Features

Betting on politics: The next chancellor

We’ve had a streak of bad luck recently, so it’s nice to be able to celebrate our first major victory of 2018, says Matthew Partridge.

888-Rudd-634
Amber Rudd: the next chancellor

We've had a streak of bad luck recently, so it's nice to be able to celebrate our first major victory of 2018. At last weekend's by-election in Batman, Australia, Labor comfortably beat the Greens, 54% to 46%. So our tip that you take Paddy Power's 3/1 bet on Labor's Ged Kearney paid off nicely.

In Britain, one punt worth considering now is the identity of the next chancellor; both Paddy Power and Ladbrokes have markets on it. Interestingly, Ladbrokes lists 15 potential candidates, including two Labour politicians (McDonnell and Rebecca Long-Bailey), while Paddy Power only has six, all Conservatives. The prices on offer also differ significantly. Ladbrokes' frontrunners are Gove, priced at 3/1 (25%); Hunt, 4/1 (20%); Rudd, 6/1 (14.3%); and Labour's John McDonnell, 6/1 (14.3%). Boris Johnson's odds are 25 to 1 (3.8%). By contrast, Paddy Power's list runs as follows: Hunt, 4/1 (20%); Gove, 5/1 (16.7%); Javid 6/1 (14.3%); McDonnell, 8/1 (11.1%); Grayling, 8/1 (11.1%), and Rudd 9/1 (10%).

We can discount the Labour names because there will almost certainly be a reshuffle removing Hammond before the next election. I'd also rule out Hunt because he is a poor performer expected to depart the cabinet soon. Take Paddy Power's price on Gove and Rudd, and go with Ladbrokes on Javid (10/1), Rees-Mogg (10/1) and Boris Johnson (25/1). This gives you combined odds of 48.6%. Out of a hypothetical betting unit of £10, I'd put £3.42 on Gove, £2.05 on Rudd, £1.87 each on Javid and Rees-Mogg and £0.79 on Johnson.

Recommended

How the fear of death affects our investment processes
Investment strategy

How the fear of death affects our investment processes

Many of our investment decisions are driven by one simple fact: the knowledge that, one day, we will be dead. Here, in an extract from his new book, J…
2 Jan 2020
The good investments of the 2010s – and the bad
Stockmarkets

The good investments of the 2010s – and the bad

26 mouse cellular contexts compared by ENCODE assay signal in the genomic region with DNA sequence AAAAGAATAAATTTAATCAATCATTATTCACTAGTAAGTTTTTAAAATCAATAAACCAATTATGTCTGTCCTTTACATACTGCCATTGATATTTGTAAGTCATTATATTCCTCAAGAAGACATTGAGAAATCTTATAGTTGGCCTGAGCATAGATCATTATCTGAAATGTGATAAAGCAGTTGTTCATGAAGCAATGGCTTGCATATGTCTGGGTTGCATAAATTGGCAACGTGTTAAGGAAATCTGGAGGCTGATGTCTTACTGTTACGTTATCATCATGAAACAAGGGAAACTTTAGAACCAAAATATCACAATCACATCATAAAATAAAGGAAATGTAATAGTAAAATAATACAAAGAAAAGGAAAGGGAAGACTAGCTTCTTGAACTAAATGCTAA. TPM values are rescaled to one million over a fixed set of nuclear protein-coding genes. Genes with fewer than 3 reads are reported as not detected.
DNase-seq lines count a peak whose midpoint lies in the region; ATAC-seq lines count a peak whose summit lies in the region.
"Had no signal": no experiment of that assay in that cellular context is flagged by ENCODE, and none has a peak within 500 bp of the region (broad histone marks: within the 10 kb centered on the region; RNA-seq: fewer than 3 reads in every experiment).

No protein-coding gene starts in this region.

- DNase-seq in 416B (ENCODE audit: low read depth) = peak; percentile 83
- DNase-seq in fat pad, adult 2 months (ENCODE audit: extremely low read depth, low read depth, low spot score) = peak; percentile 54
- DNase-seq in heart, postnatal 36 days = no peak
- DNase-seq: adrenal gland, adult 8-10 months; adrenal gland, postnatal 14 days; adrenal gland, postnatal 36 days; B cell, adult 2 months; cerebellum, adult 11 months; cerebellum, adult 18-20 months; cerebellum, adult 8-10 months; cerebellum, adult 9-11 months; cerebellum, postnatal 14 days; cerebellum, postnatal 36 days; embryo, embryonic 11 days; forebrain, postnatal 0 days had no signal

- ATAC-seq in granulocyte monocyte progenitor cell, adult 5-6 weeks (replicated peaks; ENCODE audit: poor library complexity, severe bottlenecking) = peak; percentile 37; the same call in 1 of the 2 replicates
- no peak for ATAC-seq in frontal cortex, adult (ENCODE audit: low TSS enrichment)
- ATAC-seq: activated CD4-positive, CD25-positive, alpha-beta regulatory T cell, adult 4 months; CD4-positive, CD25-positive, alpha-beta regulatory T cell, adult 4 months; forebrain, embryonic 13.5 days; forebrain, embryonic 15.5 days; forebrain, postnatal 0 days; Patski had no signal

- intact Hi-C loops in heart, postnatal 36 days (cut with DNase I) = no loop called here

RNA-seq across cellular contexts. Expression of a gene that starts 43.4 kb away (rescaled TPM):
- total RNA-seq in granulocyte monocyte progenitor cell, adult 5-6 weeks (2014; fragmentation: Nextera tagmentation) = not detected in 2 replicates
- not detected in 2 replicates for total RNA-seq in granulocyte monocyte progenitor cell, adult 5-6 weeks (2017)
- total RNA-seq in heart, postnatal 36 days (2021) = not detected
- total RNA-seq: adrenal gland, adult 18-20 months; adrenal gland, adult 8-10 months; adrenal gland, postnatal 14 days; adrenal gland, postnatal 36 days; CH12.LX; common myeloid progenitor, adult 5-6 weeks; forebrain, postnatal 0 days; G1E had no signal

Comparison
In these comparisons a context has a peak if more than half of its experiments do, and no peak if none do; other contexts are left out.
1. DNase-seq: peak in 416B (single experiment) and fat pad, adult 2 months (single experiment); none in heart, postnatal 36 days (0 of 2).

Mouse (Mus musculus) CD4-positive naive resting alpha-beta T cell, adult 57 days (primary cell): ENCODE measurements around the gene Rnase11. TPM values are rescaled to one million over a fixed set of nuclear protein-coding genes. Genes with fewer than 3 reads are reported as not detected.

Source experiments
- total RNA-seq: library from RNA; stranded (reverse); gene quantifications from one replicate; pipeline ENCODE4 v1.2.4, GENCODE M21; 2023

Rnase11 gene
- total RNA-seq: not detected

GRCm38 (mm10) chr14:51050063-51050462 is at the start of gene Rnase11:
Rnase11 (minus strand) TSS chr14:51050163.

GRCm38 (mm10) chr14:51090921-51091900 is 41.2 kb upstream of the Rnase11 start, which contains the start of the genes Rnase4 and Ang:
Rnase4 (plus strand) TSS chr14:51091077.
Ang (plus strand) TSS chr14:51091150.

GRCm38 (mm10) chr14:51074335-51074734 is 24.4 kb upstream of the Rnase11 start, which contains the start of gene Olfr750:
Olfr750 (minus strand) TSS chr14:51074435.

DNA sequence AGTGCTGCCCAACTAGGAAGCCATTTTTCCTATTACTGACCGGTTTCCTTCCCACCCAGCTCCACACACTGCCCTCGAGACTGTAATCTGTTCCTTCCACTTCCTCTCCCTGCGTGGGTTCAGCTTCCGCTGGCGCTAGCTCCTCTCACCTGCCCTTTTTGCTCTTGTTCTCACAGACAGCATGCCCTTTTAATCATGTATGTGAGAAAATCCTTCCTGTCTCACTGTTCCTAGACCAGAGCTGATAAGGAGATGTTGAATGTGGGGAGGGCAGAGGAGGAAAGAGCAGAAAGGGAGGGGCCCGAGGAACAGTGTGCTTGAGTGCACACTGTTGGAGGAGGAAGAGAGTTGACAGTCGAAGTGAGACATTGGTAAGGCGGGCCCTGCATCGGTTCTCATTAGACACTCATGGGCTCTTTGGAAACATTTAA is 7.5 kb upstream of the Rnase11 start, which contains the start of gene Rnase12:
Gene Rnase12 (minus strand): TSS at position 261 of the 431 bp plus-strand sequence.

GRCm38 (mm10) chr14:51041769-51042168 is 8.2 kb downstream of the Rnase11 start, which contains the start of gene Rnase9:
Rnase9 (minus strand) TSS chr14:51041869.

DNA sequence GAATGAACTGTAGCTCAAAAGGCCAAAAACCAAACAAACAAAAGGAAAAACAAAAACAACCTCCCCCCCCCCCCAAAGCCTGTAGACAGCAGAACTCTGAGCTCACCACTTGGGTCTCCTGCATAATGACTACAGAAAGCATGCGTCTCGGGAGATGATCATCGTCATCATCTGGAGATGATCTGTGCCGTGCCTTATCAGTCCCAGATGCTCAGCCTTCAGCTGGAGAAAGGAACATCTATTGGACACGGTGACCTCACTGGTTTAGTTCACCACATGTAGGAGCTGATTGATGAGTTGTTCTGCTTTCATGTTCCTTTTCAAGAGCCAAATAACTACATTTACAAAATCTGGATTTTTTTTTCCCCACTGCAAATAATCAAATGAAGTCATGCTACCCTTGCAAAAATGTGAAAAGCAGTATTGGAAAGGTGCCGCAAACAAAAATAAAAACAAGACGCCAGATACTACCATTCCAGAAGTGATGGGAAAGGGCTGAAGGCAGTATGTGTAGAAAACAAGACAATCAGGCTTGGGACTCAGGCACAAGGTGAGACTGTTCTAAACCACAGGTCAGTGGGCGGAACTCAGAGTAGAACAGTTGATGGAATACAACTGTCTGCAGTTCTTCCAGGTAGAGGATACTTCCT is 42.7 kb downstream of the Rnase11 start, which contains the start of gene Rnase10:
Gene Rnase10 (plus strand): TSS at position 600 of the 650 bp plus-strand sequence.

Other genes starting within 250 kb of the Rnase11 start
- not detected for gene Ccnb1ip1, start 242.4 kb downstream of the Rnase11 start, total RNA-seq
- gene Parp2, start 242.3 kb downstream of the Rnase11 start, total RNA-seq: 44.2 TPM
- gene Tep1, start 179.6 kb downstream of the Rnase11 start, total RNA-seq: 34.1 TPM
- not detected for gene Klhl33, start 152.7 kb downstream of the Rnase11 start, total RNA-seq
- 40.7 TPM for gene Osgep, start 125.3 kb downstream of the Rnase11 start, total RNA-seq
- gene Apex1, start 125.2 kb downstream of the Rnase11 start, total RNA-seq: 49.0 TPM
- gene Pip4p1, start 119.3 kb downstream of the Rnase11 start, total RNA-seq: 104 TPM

John Stepek takes a look back on which investments did well and which did badly in the decade that’s about to come to an end.
26 Dec 2019
How long can the good times roll?
Economy

How long can the good times roll?

Despite all the doom and gloom that has dominated our headlines for most of 2019, Britain and most of the rest of the developing world is currently en…
19 Dec 2019
Why negative interest rates are a lousy idea
UK Economy

Why negative interest rates are a lousy idea

The Bank of England’s governor says negative interest rates can encourage investment rather than having cash stashed in the bank. But is that really t…
22 Oct 2020

Most Popular

How will we repay our vast debt pile? Do we even need to?
Sponsored

How will we repay our vast debt pile? Do we even need to?

In his recent articles looking at different aspects of the fixed-income investing world, David Stevenson looked at inflation. Today he looks at a clos…
19 Oct 2020
Negative interest rates and the end of free bank accounts
Bank accounts

Negative interest rates and the end of free bank accounts

Negative interest rates are likely to mean the introduction of fees for current accounts and other banking products. But that might make the UK bankin…
19 Oct 2020
The Bank of England should create a "Bitpound" digital currency and take the world by storm
Bitcoin

The Bank of England should create a "Bitpound" digital currency and take the world by storm

The Bank of England could win the race to create a respectable digital currency if it moves quickly, says Matthew Lynn.
18 Oct 2020